Bel Canto uLink USB-S/PDIF Converter

Device Type: USB-S/PDIF Converter
Input: USB Audio Class 2.0 (Type B)
Output: Coax S/PDIF (RCA), ST Fiber
Dimensions (W x H x D): 4 x 1.2-inch x 4.75
Weight: 1lbs.
Availability: through authorized dealers
Price: $675.00
Website: www.belcantodesign.com

Convert Longer
The Bel Canto uLink asynchronous USB-S/PDIF Converter works the same as most other like-devices taking the USB output from your computer and turning it into S/PDIF data your DAC can connect to but it adds an interesting wrinkle to the proposition by including a glass ST Fiber output. The interesting thing about an ST Fiber connection beyond its inherent immunity to electro-mechanical noise is length—you can run an ST Fiber connection over 100 meters.

Of course your DAC needs to have a compatible ST Fiber input and I don't have such a DAC. Bel Canto's own DAC3.5VB mkII comes so equipped and there are others on the market including a number of DACs from Wadia. But seeing as I am ST Fiber-less on the input side, this review will focus on the S/PDIF BNC 75Ω output of the uLink connected to the Mytek Stereo 192-DSD DAC using the included BNC/RCA adapter.

The uLink supports up to 24/192 data courtesy of its asynchronous XMOS-based USB receiver and the uLink also gets its power from the USB bus which is galvanically isolated from the audio circuit. Windows-users looking to take advantage of the uLink's greater than 96kHz abilities need to download and install Bel Canto's Windows driver. Mac users are ready to roll.

According to Bel Canto, an important difference between the uLink and their lower-priced mLink ($375) is the uLink's pair of Crystek Corporation Standard Clock Oscillators, or according to Bel Canto "Dual Ultra-Low Phase-Noise Clocks, Ultra-Low defining the difference between the mLink and uLink’s clocks". Bel Canto also offers the REFLink ($1,495) which adds among other things its own AC power supply, the same Low Noise Supply as found in the Bel Canto DAC2.5.

The uLink is a small aluminum box with black plastic end bumpers. There's a green LED that lights when the device has power and its inputs and outputs are on all the same side. Underneath are four LRF (little rubber feet) and the entire package is designed and manufactured in the USA. I used my MacBook Pro running Pure Music and an Audioquest Carbon USB cable to connect to the uLink.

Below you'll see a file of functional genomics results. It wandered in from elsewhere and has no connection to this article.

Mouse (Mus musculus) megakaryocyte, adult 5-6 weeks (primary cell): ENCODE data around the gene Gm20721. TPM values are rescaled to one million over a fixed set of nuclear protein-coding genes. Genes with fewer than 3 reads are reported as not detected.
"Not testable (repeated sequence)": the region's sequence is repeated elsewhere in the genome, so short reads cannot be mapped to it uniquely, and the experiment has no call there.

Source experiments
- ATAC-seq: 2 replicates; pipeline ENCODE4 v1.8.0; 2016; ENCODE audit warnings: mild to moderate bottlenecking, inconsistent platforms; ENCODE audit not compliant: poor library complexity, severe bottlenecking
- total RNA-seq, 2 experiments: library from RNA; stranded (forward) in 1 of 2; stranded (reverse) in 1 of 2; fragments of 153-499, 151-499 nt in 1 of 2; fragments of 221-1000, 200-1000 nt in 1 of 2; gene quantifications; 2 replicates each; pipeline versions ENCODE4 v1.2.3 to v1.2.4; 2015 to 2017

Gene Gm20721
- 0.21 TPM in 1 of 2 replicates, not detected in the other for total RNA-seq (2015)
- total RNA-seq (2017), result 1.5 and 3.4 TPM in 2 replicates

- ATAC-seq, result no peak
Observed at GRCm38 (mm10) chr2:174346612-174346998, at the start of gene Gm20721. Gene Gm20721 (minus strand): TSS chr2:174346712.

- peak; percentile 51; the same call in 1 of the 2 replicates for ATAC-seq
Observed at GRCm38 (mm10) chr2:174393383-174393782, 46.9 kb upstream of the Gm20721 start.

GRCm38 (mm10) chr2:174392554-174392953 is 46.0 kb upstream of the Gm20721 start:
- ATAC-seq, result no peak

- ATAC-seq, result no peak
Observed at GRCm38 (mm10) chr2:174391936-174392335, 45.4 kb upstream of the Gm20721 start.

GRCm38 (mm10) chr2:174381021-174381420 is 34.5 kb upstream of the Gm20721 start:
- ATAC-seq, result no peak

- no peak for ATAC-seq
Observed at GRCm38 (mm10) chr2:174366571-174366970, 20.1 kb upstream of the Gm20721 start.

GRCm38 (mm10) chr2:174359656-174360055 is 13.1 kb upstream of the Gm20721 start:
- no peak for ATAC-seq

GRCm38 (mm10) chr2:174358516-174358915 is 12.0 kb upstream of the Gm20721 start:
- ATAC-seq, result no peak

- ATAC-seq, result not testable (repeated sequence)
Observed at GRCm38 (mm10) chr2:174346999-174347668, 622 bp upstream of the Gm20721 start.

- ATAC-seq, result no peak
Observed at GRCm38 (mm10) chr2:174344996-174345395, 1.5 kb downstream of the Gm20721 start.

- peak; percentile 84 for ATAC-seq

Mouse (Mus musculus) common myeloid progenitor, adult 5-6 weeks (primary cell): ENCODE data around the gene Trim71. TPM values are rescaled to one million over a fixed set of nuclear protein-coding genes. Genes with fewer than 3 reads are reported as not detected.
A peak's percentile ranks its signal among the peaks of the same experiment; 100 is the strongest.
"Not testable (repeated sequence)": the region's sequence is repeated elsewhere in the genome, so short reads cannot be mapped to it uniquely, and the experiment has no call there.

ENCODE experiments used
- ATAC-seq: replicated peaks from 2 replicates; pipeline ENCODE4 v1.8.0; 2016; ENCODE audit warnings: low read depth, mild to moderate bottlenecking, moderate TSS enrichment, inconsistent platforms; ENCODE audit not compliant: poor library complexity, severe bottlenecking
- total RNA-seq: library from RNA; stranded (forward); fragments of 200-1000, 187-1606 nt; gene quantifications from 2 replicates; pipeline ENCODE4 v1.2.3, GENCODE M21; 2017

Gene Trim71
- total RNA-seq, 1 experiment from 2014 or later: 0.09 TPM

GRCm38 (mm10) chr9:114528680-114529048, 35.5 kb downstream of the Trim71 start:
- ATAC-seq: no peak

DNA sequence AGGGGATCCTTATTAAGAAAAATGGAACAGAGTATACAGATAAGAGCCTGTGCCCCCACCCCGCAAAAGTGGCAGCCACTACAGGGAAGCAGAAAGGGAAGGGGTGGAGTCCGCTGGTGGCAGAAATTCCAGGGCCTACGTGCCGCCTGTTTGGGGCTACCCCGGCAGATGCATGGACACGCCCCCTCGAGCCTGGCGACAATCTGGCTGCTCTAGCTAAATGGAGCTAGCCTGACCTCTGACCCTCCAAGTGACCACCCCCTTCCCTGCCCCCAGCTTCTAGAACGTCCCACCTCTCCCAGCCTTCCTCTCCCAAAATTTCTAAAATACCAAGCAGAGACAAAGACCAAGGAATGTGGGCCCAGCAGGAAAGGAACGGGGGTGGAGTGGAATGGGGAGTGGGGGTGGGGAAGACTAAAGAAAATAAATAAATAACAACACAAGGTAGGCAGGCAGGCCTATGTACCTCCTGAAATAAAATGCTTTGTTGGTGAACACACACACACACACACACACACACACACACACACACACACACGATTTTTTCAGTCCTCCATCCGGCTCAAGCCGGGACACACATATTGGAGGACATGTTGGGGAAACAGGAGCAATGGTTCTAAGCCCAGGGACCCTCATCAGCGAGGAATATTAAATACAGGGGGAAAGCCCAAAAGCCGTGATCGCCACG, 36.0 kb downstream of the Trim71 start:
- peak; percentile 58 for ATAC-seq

One Smooth Customer
The uLink is one smooth customer. If there's one thing to take away from this review, it's that. If you own a non-USB DAC that you otherwise like and want to be able to play your computer-based music through it, the uLink or a like-device is in the cards for you. If you want that new piece of gear to impart a smooth and sonically beneficial sound to your playback chain, the uLink may be the card for you.

I provided some comments and comparisons in my review of the Musical Fidelity V-Link192 ($249) but I'll repeat myself—the uLink sounds more fluid and natural as compared to the V-Link192 which sounds fluid and natural when you listen to it by itself. Compared to the Mytek's own USB input, the uLink helps smooth things out and presents an easier to listen to presentation with less bite. There's no reduction in resolution or detail, just a relaxing of edges. There also seems to be a slight tightening of bass response making bass lines easier to follow. These are all subtle differences as opposed to night and day differences and the degree to which the uLink will offer an improvement will vary from DAC to DAC.

Since the uLink gets its power from the USB bus whereas the more expensive REFLink gets its power from its own AC power supply, I figured it would be interesting to try the iFi iUSBPower ($199) with the uLink and see if it offered any improvement. The iUSBPower [see review] is a clever device that sits in between your computer and DAC or USB-S/PDIF converter and provides 5V of clean power while also helping to remove any USB-based noise upstream. With the iUSBPower in my system, I noticed a lowering of the noise floor. Most striking were the more delicate sounds like brushes on cymbals, better defined spatial queues, and more dynamic impact. Again we're not talking night and day differences rather comparative differences but if you are looking to squeeze every last drop of musical goodness from your uLink, you may want to give the iFi iUSBPower a try.

If the Shoe Fits
With any device like the Bel Canto uLink your specific system situation will color your impressions of it one way or another. It would seem to follow that if you find your current USB DAC to be a bit too aggressive, the uLink may help tame it. If you're looking to get into computer-based audio and your DAC does not have a USB input or if your DAC's USB input does not handle 24/192 data but its S/PDIF input does, the uLink offers a very non-digital, good-sounding option to get you up and running in no time. And if you own a DAC with an ST Fiber input and are in need of a longish connection between your computer and DAC, what on earth are you waiting for?



Associated Equipment

Also on hand and in use during the uLink review: Musical Fidelity V-Link192

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COMMENTS
Esprit's picture

 

Since the uLink is based on XMOS it's surely "integer mode" using Audirvana Plus.

The Mytek isn't: please, can you test the duo Mytek + uLink with A+ player? 

I think the difference from the Mytek USB port should be even more noticeable.

Thanks

Michael Lavorgna's picture

The uLink > Mytek works with Audirvana Plus' Integer Mode.

Esprit's picture

TNX, I'd like to read your opinion about the sound.

I have the Mytek, I use it with the FW, and I'm trying to improve it.

(The M2Tech Young is better on S/PDIF than USB)

SwanSong's picture

Nice review!  Have you heard the JK mk3 or the new Ciúnas converter?

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